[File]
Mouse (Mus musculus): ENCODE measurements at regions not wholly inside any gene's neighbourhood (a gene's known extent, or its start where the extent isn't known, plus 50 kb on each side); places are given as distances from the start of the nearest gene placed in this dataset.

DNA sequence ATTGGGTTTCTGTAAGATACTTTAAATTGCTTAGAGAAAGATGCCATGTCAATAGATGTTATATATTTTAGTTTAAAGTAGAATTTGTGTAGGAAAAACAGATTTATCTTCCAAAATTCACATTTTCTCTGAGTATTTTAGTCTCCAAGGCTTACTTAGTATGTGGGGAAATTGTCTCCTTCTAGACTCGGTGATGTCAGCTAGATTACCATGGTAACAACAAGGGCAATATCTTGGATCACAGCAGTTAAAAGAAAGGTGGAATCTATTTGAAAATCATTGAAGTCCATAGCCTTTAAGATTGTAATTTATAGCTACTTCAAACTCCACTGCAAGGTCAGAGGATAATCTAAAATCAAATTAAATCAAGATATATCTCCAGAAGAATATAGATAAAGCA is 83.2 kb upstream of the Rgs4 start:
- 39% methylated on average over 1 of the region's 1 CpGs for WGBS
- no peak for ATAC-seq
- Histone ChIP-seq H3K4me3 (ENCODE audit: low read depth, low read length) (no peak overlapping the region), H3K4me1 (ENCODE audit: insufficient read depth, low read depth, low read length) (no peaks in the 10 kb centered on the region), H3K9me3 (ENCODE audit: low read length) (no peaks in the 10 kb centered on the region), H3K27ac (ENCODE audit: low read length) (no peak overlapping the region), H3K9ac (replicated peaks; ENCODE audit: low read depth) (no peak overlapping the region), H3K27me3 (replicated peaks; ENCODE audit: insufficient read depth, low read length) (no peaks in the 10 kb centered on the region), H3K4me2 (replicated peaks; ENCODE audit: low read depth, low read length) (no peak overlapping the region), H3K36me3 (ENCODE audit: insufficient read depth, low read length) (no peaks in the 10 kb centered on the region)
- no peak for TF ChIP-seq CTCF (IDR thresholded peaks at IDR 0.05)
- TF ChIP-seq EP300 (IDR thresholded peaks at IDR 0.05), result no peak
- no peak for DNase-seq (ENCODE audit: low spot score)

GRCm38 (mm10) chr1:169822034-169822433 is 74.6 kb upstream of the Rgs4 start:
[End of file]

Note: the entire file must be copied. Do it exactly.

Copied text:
Mouse (Mus musculus): ENCODE measurements at regions not wholly inside any gene's neighbourhood (a gene's known extent, or its start where the extent isn't known, plus 50 kb on each side); places are given as distances from the start of the nearest gene placed in this dataset.

DNA sequence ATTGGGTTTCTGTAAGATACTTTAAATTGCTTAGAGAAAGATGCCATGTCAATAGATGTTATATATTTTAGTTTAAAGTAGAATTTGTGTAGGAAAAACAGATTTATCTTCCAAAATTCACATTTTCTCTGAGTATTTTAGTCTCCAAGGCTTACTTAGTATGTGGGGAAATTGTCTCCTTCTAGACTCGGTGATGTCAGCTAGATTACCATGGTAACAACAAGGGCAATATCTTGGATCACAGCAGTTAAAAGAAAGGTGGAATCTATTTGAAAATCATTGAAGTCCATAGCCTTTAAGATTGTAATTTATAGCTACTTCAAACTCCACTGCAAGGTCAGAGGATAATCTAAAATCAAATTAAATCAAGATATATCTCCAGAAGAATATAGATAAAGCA is 83.2 kb upstream of the Rgs4 start:
- 39% methylated on average over 1 of the region's 1 CpGs for WGBS
- no peak for ATAC-seq
- Histone ChIP-seq H3K4me3 (ENCODE audit: low read depth, low read length) (no peak overlapping the region), H3K4me1 (ENCODE audit: insufficient read depth, low read depth, low read length) (no peaks in the 10 kb centered on the region), H3K9me3 (ENCODE audit: low read length) (no peaks in the 10 kb centered on the region), H3K27ac (ENCODE audit: low read length) (no peak overlapping the region), H3K9ac (replicated peaks; ENCODE audit: low read depth) (no peak overlapping the region), H3K27me3 (replicated peaks; ENCODE audit: insufficient read depth, low read length) (no peaks in the 10 kb centered on the region), H3K4me2 (replicated peaks; ENCODE audit: low read depth, low read length) (no peak overlapping the region), H3K36me3 (ENCODE audit: insufficient read depth, low read length) (no peaks in the 10 kb centered on the region)
- no peak for TF ChIP-seq CTCF (IDR thresholded peaks at IDR 0.05)
- TF ChIP-seq EP300 (IDR thresholded peaks at IDR 0.05), result no peak
- no peak for DNase-seq (ENCODE audit: low spot score)

GRCm38 (mm10) chr1:169822034-169822433 is 74.6 kb upstream of the Rgs4 start: